In a recent Question Time on BBC television, Welsh politician Chris Bryant recounted a time when the Papal Nuncio asked him how his wife was. The openly-gay Member of Parliament answered: “he’s a man”. To which the Roman Catholic dignitary responded: “what do you mean? Is she very butch?!” Bryant explained that he was gay and that he was in a civil partnership. The Papal Nuncio’s response was shocking, as he told the politician: “you do realise that you will do more damage to this world than climate change”. On the Question Time panel, Bryant then looked at the audience and gave a challenge to those who “for maybe understandable reasons” are passionately opposed to gay marriage: “just think of how you advance your arguments, because it can be very, very painful to some people”.
This anecdote reveals something of the oft-ignored issue in Christian discussions about same-sex marriage – the pastoral issue. Whatever our own theological and ethical viewpoint, it is undeniable that the Church’s attitude to gay and lesbian people has, at times in the past, been negative, judgmental, and uncompassionate. Instead of standing alongside a group of people who already feel wounded by a prejudiced society, the Church has either turned its back on them or, worse still, has been actively hostile. In other words, it has often failed in its pastoral duty towards a section of our community that has needed visible signs of God’s love. Ironically, in light of our call to offer pastoral care to all within our churches and parishes, the Church’s uncaring and unsympathetic attitude has led to a sense of disapproval, abandonment, and alienation.
It is a sad fact that our faith, which should offer unconditional love, hope, and liberating forgiveness, is seen by many in today’s society as hateful, guilt-inducing, and judgmental. On Morrissey’s critically-acclaimed 2004 album You are the Quarry, the one-time lead singer of 80s iconographic pop group The Smiths announces he has finally found it in himself ‘to forgive Jesus’, who has left him with guilt, hang-ups, and low self-esteem. He finishes the song by screaming repetitively at Jesus – ‘do you hate me? Do you hate me?’ Instead of being a source of forgiveness, the Christian faith is now deemed to need forgiveness itself. Nowhere is this more apparent than in our attitudes towards gay people, who have felt unwelcome, unloved, and branded as ‘sinful’ by Christian reactions towards them.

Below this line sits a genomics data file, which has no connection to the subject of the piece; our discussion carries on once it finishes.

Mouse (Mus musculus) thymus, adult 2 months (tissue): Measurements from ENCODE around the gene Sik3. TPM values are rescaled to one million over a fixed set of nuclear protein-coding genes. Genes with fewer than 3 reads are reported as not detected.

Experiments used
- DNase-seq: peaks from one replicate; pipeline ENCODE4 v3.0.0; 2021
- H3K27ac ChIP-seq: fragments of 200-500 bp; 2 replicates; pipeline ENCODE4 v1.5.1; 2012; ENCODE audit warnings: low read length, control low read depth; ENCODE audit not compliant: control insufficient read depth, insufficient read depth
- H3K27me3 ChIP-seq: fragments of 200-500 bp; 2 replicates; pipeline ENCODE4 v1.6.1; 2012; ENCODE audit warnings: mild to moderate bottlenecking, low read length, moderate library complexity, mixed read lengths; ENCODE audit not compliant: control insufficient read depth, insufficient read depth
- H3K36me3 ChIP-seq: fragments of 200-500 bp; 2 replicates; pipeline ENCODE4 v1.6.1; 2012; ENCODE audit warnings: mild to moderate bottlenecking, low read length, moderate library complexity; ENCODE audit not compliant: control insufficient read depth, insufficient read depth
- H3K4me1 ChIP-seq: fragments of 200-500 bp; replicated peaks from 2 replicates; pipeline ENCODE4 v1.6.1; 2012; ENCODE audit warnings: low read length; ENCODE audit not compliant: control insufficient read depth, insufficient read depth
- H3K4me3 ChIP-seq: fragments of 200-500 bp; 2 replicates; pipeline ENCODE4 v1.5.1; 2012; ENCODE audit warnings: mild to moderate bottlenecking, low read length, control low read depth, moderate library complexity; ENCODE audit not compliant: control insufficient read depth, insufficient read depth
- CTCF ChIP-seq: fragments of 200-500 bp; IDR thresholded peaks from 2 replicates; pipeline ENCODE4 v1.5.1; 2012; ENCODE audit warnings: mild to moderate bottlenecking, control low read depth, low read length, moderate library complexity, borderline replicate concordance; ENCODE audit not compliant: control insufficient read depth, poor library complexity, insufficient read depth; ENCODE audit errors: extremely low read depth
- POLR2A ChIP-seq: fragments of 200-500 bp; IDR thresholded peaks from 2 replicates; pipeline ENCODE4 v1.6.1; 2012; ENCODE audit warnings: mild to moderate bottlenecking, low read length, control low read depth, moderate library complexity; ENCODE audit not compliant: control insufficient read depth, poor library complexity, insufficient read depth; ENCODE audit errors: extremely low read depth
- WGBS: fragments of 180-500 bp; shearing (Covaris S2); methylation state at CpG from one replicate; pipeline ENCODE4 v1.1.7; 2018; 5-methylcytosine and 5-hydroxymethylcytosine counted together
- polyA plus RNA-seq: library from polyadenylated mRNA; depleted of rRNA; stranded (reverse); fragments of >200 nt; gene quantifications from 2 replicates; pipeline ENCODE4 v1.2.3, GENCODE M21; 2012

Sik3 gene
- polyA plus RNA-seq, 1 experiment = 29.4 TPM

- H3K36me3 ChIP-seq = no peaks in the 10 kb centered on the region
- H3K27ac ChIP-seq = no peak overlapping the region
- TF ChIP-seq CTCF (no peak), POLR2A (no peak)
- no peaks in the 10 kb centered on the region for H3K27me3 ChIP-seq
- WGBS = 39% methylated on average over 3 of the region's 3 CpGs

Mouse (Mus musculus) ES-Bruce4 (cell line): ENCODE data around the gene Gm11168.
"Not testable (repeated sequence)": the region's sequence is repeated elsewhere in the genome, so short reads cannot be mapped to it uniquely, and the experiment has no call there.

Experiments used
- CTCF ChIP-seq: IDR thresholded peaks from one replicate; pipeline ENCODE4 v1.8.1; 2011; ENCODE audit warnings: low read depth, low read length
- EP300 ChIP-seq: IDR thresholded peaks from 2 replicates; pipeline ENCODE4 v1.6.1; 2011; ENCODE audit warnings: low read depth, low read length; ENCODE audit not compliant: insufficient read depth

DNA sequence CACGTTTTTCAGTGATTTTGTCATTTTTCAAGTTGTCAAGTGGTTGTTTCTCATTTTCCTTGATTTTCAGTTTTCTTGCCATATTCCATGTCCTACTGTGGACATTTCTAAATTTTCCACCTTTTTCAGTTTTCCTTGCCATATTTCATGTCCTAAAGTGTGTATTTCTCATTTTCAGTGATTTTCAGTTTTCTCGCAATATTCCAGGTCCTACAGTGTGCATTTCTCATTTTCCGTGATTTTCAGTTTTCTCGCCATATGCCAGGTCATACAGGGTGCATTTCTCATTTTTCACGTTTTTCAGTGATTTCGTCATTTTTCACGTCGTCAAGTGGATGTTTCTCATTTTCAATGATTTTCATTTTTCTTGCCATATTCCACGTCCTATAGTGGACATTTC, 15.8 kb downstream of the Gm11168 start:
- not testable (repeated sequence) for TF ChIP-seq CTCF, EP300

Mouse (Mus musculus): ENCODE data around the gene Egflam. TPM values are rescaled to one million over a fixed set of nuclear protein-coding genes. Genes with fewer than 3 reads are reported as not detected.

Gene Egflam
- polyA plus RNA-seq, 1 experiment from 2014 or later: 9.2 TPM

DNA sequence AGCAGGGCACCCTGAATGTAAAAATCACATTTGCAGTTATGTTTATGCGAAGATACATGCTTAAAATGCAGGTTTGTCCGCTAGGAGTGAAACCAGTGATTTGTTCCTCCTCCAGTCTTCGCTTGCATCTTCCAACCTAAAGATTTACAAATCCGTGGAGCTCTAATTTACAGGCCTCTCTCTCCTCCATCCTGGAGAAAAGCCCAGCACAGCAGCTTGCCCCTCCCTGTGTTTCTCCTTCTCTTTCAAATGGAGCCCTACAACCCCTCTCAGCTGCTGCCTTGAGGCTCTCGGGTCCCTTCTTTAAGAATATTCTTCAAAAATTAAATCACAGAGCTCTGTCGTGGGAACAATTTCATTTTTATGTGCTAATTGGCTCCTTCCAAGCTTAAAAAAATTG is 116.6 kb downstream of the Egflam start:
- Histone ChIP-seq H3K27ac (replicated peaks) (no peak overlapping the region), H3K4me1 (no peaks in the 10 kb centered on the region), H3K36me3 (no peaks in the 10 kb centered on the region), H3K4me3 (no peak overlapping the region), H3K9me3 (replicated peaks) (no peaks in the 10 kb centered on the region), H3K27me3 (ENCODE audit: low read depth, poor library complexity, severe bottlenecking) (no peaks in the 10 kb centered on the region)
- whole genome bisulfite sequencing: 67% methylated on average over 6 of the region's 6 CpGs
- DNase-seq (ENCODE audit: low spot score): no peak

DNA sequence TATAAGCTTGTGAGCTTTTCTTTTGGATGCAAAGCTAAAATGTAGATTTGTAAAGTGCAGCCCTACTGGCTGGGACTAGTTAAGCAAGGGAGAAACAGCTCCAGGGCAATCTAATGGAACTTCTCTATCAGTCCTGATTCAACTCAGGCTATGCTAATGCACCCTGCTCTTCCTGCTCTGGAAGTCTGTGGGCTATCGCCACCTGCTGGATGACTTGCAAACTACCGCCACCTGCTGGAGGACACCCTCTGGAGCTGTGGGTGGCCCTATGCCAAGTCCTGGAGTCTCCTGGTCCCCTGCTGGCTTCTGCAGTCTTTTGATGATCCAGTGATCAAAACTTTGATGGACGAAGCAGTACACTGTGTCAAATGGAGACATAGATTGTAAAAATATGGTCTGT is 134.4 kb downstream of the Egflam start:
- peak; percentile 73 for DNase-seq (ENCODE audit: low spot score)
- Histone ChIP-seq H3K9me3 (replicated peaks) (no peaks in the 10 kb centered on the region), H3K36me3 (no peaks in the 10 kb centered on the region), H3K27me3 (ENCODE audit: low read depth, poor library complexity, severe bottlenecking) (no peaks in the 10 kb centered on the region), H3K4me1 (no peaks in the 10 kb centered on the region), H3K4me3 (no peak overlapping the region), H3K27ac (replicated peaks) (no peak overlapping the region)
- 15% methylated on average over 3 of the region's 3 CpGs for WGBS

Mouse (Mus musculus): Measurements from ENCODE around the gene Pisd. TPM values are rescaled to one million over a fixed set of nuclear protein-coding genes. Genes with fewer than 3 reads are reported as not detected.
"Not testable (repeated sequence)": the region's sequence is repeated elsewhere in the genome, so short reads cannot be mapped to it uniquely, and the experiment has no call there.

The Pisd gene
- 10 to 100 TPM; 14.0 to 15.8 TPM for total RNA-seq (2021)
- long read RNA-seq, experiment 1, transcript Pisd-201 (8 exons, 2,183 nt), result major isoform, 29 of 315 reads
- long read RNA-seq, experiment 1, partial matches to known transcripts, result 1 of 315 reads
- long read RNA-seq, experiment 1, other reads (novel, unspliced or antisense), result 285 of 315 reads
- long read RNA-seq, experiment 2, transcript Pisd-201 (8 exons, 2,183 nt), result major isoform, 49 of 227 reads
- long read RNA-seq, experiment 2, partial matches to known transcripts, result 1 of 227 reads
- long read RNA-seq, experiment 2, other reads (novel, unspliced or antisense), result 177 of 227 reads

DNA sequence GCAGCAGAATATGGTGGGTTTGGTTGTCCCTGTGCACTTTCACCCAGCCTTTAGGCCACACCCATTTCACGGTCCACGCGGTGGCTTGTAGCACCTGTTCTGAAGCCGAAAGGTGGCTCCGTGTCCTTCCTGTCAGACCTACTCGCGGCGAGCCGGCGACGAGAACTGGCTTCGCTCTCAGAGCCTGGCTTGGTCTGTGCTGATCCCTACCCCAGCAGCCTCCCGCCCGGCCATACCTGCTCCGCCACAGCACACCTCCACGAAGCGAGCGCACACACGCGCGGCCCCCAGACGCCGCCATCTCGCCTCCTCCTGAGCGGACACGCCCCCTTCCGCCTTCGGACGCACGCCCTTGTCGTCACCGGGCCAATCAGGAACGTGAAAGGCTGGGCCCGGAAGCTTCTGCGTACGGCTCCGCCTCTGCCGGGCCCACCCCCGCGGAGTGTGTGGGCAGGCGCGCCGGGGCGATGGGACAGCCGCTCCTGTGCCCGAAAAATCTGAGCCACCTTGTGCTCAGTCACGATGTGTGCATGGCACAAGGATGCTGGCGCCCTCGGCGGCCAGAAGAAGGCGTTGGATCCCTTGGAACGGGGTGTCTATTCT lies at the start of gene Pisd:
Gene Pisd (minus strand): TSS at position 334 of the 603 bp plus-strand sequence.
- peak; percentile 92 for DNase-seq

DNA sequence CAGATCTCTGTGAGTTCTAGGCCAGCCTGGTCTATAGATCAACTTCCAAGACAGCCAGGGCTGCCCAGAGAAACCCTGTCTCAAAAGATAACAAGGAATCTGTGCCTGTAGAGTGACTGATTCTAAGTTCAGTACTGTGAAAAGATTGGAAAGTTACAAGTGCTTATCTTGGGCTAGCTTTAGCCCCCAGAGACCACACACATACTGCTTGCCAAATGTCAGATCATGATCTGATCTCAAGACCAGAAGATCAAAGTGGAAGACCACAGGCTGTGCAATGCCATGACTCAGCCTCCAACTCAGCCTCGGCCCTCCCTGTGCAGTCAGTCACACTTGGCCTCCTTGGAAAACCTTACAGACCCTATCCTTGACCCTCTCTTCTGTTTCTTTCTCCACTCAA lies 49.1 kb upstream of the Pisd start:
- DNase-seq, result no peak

The Church, therefore, needs to express an apologetic contrition for its past treatment of gay and lesbian people, before embracing a future pastoral response rooted in Jesus’s teachings and actions. Such a response must be centred upon a radical compassion – an uncompromising, self-giving, unconditional love that transcends differences of politics, ethnicity, and sexuality. We need to follow the risen Christ on the Emmaus Road, who came and walked alongside the two disciples, not forcing them to stop or to turn around, but entering into their current situation and engaging with it. As in any pastoral situation, there must be a desire to encounter Christ in “the other” (Matthew 25) and an openness to the possibility that our own attitudes may be radically changed from our engagements. After all, too often gay people are talked about, rather than listened to, in our churches.
A pastoral statement to lesbian and gay Anglicans from 188 member bishops of the 1998 Lambeth conference, including Rowan Williams, pledged to ‘continue to reflect, pray and work for your full inclusion in the life of the Church’. Such a pledge has profound implications for gay people who are already professing Christians, but also for those on the periphery of the Church community, and it should radically challenge those of us in ministry. After all, at the very heart of Jesus’s life and teaching is the ideal of a compassion that is intimate and intense (Greek splanchnizomai), rather than simply a basic compassion (Greek eleeo). Jesus’s whole existence was one of standing alongside “the other” and championing God’s deep, unconditional love for all his children. Our call, which is both simple and challenging, is to follow that model of radical compassion.
“The life of Jesus suggests that to be like God is to show compassion” (Brennan Manning)
For more on this theme, see chapter 5 “Radical Compassion” in The Compassion Quest.
Thanks to Revd Rosie Dymond for helping me formulate some of my thoughts in this blog post.